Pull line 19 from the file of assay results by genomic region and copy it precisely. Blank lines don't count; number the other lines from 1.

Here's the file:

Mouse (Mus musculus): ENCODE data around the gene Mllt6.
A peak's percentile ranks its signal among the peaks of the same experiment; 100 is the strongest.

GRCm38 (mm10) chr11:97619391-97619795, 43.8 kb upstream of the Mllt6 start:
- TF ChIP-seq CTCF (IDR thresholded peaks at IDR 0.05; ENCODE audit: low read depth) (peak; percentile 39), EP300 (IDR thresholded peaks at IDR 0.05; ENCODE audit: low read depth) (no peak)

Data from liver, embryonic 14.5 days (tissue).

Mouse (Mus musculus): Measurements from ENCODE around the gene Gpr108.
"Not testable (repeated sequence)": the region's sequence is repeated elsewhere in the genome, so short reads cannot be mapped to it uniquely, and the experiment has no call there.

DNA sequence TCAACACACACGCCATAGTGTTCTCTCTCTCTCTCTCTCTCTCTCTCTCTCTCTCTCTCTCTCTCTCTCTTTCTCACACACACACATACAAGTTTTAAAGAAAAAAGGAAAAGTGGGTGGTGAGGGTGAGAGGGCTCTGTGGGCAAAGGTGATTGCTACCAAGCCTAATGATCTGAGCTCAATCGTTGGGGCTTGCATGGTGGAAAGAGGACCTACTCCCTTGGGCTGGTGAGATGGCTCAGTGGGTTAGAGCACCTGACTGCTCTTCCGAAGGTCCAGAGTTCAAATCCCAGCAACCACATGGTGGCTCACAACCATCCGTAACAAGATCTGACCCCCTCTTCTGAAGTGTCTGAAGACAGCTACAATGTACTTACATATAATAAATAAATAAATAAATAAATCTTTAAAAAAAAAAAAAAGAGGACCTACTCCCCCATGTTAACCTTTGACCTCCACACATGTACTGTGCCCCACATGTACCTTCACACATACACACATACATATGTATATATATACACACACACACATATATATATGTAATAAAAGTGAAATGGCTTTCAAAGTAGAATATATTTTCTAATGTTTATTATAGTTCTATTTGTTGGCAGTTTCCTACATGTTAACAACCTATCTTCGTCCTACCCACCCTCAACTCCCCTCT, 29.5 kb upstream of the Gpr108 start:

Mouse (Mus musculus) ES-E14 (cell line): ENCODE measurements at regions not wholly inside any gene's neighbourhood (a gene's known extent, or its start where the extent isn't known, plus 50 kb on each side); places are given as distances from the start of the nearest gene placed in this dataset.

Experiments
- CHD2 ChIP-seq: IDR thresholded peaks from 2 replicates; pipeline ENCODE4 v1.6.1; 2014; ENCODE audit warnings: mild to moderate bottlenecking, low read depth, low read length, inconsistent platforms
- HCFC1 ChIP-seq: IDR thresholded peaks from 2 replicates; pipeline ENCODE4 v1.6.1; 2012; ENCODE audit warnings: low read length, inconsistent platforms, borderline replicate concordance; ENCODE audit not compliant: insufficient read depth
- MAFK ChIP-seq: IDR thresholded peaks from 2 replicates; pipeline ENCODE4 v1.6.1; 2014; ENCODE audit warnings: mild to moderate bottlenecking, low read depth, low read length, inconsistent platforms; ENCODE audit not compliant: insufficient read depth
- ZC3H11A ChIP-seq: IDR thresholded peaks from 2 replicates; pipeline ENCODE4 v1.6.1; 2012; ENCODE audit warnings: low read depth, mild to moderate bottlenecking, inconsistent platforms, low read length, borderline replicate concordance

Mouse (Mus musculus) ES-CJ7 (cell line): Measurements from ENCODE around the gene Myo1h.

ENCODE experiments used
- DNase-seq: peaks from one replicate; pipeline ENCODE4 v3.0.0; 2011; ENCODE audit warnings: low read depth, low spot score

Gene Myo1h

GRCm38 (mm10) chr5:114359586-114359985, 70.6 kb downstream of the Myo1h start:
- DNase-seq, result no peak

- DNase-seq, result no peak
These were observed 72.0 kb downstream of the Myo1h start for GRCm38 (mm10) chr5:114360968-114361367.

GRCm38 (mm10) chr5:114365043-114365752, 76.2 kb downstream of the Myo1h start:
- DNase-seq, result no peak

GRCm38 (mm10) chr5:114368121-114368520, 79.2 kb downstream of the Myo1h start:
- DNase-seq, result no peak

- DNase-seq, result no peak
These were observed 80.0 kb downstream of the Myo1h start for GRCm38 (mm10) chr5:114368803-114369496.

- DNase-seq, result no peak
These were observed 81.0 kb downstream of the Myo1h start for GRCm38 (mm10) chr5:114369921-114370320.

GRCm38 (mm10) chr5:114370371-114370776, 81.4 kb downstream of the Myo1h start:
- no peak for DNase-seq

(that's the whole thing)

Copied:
GRCm38 (mm10) chr5:114359586-114359985, 70.6 kb downstream of the Myo1h start: